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Natural And Organics On The Rise, Legislative ‘Red Tape’ On The Decline In Kentucky

Delaware Janssen

Last updated on June 14th, 2024 at 09:33 am

by Alissa Marchat/staff writer

From bourbon to fried chicken, Kentucky is known for a number of indulgences, but the Bluegrass State appears to be going “clean” and “green” when it comes to groceries. The state has seen a recent influx of players in the natural and organic grocery segment, including Lucky’s Market, Fresh Thyme Farmers Market and The Fresh Market.

Ted Mason
Ted Mason

Ted Mason, executive director of the Kentucky Grocers and Convenience Store Association (KGCSA), calls the changing grocery landscape an “interesting scene.”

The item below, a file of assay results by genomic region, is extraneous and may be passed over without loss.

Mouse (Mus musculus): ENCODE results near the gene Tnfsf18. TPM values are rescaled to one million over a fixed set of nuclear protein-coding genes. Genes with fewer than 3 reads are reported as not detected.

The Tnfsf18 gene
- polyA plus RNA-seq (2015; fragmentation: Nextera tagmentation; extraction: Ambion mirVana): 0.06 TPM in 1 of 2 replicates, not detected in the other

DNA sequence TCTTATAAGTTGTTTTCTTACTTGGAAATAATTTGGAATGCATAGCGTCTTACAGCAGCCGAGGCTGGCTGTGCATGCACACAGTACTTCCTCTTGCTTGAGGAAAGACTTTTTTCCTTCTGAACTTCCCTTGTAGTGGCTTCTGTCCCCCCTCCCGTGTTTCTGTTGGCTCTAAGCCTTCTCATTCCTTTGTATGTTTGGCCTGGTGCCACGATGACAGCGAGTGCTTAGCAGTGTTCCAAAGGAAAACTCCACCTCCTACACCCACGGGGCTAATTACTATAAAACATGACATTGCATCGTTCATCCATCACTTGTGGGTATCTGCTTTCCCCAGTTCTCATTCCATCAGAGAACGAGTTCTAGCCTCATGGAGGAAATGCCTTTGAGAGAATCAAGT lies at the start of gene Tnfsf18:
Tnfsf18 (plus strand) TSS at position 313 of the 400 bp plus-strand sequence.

“It’s kind of a backfill. You have the large supermarket operators, large big-box operators, that are doing a great job with their large stores, but there are all these different players that are coming in. With Lucky’s, it’s new to Lexington; it’s been in Louisville for a while. Fresh Thyme is in Louisville (and is) coming to Lexington. Fresh Market is in Louisville; now it’s in Lexington. It’s interesting watching what’s coming in with the smaller formats—specialty, organic or different formats that they have—what I call kind of ‘filling in.’ It’s been an interesting transition over the years to see how this is playing out.”

Fresh Thyme Farmers Market has opened two stores in the state this year, with a third about to debut. The retailer opened its first Kentucky store in Newport in January and opened its second store for the state in Louisville this spring. Its first store in Lexington, located at 125 East Reynolds Road in a former Office Max in Crossroads Plaza, was expected to open in August. At the time of this report (Aug. 11), it was hosting a weeklong hiring event.